But, ultimately, will the team be at the start of Alicante? “Our priority remains the participation of Thomas (Ruyant) on the next Vendée Globe. He will get his new boat at the beginning of 2023, he will focus on it. As it stands now we would like the current boat to take part. It does remain to be seen with what complement of crew and partners. We are looking at how we can put the project in place. For sure there is work to be done with other potential teams to share costs.”
Some are now waiting for the final dates as promised by Johan Salén to be published, “before Christmas”, and above all for the cost studies to be completed. And so how many Imoca teams will be at the start in a little over a year? Johan Salén reckons “2-3 other very likely international teams, and, we hope, 2-3 French“. At Imoca, Antoine Mermod believes: “If we have between 6 and 10 Imoca and between 4 and 6 VO65, it will be a success. The race was much more impacted by Covid, than others events, occurring at a time just when it was reinventing itself. ”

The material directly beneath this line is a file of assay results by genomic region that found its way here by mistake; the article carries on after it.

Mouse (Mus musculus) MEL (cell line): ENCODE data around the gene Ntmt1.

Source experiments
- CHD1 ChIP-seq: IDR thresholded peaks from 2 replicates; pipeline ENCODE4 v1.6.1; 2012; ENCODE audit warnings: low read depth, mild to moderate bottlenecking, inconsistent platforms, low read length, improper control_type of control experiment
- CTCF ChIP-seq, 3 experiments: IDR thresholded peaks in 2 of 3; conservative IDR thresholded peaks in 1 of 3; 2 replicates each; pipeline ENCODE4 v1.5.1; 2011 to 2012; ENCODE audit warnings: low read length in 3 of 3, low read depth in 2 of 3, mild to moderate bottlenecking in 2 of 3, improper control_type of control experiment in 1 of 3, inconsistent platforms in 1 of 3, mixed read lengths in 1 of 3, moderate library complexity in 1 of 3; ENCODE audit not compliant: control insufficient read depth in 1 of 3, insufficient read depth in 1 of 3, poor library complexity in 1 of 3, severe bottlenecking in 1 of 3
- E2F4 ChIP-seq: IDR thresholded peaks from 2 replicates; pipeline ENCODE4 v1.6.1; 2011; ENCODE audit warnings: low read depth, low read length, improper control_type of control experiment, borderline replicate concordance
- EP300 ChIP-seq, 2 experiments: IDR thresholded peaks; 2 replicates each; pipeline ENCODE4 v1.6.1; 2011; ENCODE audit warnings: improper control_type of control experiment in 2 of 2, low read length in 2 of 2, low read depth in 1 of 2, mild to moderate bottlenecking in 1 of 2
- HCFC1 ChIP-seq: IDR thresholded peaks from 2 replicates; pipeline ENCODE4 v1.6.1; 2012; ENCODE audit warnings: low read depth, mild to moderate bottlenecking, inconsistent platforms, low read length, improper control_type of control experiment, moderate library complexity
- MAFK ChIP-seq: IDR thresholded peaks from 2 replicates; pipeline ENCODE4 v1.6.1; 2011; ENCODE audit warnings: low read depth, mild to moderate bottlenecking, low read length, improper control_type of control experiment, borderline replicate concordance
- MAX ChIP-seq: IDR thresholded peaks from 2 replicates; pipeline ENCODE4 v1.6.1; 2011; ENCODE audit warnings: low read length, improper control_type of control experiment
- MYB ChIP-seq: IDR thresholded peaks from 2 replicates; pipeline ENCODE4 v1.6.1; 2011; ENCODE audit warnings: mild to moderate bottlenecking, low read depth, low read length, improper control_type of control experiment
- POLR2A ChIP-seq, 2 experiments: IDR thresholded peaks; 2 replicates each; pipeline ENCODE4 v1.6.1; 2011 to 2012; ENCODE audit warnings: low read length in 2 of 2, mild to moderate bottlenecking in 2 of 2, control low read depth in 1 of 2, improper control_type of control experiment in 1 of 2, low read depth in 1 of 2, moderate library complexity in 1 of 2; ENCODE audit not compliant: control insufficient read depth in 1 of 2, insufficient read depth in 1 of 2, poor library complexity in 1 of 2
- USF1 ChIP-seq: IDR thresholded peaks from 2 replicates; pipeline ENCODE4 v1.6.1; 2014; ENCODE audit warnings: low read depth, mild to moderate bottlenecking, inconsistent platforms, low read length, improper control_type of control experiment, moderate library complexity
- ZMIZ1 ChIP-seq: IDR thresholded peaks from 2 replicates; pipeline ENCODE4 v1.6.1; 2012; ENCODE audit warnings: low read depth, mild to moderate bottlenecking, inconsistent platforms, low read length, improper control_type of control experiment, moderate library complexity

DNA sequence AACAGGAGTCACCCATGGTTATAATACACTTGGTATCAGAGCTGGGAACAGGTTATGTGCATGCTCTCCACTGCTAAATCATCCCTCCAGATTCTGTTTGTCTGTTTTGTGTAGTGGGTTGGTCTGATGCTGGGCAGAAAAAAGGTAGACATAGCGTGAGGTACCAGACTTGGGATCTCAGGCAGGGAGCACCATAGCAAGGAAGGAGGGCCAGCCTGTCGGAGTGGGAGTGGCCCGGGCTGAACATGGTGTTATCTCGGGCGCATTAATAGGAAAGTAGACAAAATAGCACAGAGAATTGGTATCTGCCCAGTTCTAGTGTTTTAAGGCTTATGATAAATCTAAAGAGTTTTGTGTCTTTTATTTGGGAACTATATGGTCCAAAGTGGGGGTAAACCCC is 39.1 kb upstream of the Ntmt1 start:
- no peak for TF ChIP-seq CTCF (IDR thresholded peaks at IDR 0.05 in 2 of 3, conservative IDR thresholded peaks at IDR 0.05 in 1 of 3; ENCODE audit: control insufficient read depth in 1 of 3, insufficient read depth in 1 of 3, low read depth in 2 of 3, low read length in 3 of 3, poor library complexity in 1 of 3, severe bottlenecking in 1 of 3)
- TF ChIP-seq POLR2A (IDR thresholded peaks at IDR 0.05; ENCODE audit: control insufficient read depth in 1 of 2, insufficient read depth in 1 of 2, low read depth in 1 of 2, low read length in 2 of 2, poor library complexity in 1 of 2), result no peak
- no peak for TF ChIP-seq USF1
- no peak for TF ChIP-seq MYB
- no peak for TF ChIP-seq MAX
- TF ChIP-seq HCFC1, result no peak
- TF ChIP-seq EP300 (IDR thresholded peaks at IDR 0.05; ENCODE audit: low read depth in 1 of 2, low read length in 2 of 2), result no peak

Photo: Sailing Energy / The Ocean Race